The seeking we must do is beyond the superficial, beyond just positive thinking, meditating, and contemplating. While all of those are essential, they are not sufficient to do the deep work of healing shadow. I do not believe that this deep work can be done alone, the ego is so resistant to revealing what has been repressed. We need to work with someone who has done their own deep work, a therapist perhaps, who will lovingly hold our feet to the fires of radical self-honesty. Anything less is insufficient.

This is a hero’s journey in itself, requiring a departure from the apparent safety of our denial (which is a false sense of security), and into the depths of our being. It requires that we acknowledge, own, love, and finally, integrate what we have repressed into a healthy self-concept.

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“The journey of the hero is about the courage to seek the depths; the image of creative rebirth; the eternal cycle of change within us; the uncanny discovery that the seeker is the mystery which the seeker seeks to know. The hero journey is a symbol that binds, in the original sense of the word, two distant ideas, the spiritual quest of the ancients with the modern search for identity, always the one, shape-shifting yet marvelously constant story that we find.”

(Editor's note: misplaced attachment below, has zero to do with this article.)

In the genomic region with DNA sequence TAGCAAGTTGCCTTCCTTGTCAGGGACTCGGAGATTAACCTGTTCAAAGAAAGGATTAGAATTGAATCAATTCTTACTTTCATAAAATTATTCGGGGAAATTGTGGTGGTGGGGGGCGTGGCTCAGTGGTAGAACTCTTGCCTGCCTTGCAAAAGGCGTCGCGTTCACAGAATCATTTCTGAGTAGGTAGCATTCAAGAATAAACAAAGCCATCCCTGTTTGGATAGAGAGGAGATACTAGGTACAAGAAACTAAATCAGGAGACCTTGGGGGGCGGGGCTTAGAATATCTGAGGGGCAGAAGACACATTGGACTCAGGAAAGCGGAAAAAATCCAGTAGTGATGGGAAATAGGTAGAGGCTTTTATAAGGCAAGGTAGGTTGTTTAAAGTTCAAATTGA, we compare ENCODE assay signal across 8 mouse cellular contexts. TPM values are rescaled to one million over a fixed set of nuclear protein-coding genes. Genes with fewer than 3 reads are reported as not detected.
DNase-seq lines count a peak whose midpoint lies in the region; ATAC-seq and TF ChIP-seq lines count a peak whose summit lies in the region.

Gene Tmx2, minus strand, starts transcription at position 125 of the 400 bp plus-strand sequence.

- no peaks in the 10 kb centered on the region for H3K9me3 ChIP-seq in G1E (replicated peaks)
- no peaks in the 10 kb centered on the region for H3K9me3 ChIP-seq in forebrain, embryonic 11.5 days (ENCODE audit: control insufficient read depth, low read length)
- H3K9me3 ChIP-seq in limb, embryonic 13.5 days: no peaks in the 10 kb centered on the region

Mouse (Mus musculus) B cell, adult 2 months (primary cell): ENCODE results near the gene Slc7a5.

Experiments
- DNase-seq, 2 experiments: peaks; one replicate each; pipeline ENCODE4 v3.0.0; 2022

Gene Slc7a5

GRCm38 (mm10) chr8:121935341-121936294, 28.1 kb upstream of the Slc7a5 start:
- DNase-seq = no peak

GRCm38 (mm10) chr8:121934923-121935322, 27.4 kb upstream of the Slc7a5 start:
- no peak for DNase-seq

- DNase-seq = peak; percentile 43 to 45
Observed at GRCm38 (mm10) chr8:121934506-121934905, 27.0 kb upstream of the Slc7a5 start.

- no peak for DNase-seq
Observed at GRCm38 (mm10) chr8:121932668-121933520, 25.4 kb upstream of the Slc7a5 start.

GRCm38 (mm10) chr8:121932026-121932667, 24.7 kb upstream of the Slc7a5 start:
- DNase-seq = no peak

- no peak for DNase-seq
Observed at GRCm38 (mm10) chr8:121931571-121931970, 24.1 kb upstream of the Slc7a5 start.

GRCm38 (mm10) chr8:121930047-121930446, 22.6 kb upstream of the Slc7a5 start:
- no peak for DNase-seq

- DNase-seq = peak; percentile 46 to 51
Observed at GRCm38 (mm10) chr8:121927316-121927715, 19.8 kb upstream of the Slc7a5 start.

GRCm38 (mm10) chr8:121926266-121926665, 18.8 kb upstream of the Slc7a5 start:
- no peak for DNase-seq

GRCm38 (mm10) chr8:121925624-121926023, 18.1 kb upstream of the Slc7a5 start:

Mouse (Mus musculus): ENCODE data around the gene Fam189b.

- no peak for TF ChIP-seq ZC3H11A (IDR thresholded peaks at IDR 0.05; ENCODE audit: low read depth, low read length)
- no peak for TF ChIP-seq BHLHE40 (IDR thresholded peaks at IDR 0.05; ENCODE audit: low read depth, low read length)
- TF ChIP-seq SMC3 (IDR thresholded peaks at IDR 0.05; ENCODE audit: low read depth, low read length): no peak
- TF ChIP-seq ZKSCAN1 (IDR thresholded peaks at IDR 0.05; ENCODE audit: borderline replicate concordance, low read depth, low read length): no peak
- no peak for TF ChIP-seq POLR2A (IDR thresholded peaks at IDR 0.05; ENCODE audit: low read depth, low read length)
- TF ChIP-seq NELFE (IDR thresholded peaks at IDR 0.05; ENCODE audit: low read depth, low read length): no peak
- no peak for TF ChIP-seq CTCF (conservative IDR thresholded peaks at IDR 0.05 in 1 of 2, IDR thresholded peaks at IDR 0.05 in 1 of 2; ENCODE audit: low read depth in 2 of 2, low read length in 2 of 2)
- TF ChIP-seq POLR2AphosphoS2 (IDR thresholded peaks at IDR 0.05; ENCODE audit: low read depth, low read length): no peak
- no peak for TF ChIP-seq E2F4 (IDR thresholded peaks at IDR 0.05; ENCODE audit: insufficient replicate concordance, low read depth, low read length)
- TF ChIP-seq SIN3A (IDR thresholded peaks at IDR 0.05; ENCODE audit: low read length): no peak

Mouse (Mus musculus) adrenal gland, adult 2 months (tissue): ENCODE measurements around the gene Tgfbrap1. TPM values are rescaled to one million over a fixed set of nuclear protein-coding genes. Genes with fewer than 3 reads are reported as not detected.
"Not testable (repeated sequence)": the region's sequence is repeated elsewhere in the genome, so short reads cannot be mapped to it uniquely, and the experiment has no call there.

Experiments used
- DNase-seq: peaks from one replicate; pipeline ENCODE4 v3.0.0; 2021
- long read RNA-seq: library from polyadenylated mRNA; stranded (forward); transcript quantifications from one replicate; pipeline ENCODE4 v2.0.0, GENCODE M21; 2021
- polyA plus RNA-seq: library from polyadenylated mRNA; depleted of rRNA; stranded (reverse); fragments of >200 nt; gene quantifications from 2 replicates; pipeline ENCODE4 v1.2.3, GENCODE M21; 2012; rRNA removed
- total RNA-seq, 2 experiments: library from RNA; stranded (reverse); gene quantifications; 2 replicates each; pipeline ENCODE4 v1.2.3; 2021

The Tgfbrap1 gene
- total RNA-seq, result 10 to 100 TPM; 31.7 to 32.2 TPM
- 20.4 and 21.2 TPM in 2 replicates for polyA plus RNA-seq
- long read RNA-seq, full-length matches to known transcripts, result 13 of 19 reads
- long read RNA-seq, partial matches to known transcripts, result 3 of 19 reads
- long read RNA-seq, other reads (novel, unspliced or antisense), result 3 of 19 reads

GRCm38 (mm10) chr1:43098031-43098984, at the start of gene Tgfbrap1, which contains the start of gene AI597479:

~ Phil Cousineau

The good news is that we are supported in this work by our soul – the deepest and truest part of who we are. The soul seeks to experience the fullness of life and refuses to sit quietly by as we ignore its urgings. It does not care about propriety or the opinions and rules of others – it wants what it wants. It wants love and expression – it wants to experience the infinite.